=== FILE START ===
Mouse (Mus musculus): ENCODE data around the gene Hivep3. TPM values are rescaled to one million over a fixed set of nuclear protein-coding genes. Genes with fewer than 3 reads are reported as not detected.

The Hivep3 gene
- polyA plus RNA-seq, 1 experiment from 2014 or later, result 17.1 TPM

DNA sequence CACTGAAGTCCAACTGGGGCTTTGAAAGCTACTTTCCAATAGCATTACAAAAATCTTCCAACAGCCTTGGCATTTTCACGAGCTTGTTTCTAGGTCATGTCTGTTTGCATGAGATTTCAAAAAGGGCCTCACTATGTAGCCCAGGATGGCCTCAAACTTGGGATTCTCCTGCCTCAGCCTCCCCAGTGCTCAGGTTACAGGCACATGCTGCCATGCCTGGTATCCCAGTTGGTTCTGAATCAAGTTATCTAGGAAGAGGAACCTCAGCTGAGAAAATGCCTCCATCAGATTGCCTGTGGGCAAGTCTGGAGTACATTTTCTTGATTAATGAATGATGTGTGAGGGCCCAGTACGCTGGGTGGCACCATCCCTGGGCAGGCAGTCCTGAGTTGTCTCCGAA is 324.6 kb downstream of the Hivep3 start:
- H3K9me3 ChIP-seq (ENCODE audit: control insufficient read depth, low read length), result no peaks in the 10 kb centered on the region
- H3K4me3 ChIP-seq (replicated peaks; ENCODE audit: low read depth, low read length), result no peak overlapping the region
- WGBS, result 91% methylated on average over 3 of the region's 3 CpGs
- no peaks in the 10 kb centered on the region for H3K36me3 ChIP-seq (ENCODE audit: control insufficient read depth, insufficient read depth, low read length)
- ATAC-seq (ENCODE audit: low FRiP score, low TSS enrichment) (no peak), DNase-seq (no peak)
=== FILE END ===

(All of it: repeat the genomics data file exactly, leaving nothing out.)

Mouse (Mus musculus): ENCODE data around the gene Hivep3. TPM values are rescaled to one million over a fixed set of nuclear protein-coding genes. Genes with fewer than 3 reads are reported as not detected.

The Hivep3 gene
- polyA plus RNA-seq, 1 experiment from 2014 or later, result 17.1 TPM

DNA sequence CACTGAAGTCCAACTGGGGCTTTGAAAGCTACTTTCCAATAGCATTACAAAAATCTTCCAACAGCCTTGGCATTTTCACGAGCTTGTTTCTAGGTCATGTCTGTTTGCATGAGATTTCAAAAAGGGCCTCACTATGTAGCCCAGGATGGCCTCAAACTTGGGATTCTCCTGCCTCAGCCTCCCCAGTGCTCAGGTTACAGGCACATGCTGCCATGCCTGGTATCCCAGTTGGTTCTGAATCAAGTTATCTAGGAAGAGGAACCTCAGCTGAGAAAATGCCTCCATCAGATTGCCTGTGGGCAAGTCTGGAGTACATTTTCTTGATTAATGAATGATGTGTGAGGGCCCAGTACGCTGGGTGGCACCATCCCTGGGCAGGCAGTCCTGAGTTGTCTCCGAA is 324.6 kb downstream of the Hivep3 start:
- H3K9me3 ChIP-seq (ENCODE audit: control insufficient read depth, low read length), result no peaks in the 10 kb centered on the region
- H3K4me3 ChIP-seq (replicated peaks; ENCODE audit: low read depth, low read length), result no peak overlapping the region
- WGBS, result 91% methylated on average over 3 of the region's 3 CpGs
- no peaks in the 10 kb centered on the region for H3K36me3 ChIP-seq (ENCODE audit: control insufficient read depth, insufficient read depth, low read length)
- ATAC-seq (ENCODE audit: low FRiP score, low TSS enrichment) (no peak), DNase-seq (no peak)